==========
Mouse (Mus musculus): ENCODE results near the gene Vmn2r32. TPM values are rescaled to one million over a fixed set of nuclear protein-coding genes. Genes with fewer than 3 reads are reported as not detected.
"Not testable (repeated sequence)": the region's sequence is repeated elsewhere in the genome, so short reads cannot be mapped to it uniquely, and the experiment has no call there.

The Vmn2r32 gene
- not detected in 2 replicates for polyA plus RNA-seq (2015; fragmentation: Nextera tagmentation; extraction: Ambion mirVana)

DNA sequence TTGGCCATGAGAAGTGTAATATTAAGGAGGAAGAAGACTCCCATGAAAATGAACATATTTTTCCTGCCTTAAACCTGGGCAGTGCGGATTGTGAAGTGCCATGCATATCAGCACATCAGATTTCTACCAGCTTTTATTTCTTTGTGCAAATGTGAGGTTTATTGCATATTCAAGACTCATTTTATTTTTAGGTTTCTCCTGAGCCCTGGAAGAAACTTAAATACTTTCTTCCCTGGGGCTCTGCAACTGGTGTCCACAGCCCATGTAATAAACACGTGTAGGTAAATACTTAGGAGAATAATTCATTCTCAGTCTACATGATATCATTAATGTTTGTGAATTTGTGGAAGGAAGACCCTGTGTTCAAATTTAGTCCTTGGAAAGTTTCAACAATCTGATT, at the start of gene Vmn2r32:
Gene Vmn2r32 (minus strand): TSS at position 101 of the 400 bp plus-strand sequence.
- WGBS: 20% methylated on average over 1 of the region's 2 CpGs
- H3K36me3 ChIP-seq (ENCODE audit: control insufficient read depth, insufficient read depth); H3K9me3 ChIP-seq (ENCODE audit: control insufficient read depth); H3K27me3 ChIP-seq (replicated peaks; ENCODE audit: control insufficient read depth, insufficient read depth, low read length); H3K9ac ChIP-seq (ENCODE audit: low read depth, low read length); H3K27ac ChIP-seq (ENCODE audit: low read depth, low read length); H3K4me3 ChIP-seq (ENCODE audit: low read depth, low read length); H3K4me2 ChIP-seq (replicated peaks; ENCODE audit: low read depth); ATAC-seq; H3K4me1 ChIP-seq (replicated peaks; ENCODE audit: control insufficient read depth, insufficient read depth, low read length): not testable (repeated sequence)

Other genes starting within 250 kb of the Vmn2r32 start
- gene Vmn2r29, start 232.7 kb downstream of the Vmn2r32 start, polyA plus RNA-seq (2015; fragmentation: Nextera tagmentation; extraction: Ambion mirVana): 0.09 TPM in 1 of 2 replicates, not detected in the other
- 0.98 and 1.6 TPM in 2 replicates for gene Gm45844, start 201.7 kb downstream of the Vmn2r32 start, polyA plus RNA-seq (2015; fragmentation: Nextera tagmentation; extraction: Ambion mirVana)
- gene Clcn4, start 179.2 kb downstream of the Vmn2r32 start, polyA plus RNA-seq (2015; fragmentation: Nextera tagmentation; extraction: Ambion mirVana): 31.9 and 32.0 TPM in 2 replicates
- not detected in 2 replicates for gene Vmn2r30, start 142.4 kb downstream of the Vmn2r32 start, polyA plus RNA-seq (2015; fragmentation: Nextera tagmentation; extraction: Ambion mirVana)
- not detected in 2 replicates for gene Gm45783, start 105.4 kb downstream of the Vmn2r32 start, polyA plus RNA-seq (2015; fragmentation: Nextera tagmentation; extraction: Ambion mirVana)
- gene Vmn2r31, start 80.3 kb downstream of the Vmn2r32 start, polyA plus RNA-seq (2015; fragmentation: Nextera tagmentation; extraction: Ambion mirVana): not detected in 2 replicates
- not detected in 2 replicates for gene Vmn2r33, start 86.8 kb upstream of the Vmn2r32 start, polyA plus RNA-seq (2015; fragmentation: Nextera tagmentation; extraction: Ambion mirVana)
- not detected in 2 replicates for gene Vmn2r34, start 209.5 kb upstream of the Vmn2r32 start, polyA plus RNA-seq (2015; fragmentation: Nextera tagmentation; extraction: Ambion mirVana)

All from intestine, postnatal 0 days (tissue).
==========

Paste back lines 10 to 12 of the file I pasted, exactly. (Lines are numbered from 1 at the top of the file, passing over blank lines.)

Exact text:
- gene Vmn2r29, start 232.7 kb downstream of the Vmn2r32 start, polyA plus RNA-seq (2015; fragmentation: Nextera tagmentation; extraction: Ambion mirVana): 0.09 TPM in 1 of 2 replicates, not detected in the other
- 0.98 and 1.6 TPM in 2 replicates for gene Gm45844, start 201.7 kb downstream of the Vmn2r32 start, polyA plus RNA-seq (2015; fragmentation: Nextera tagmentation; extraction: Ambion mirVana)
- gene Clcn4, start 179.2 kb downstream of the Vmn2r32 start, polyA plus RNA-seq (2015; fragmentation: Nextera tagmentation; extraction: Ambion mirVana): 31.9 and 32.0 TPM in 2 replicates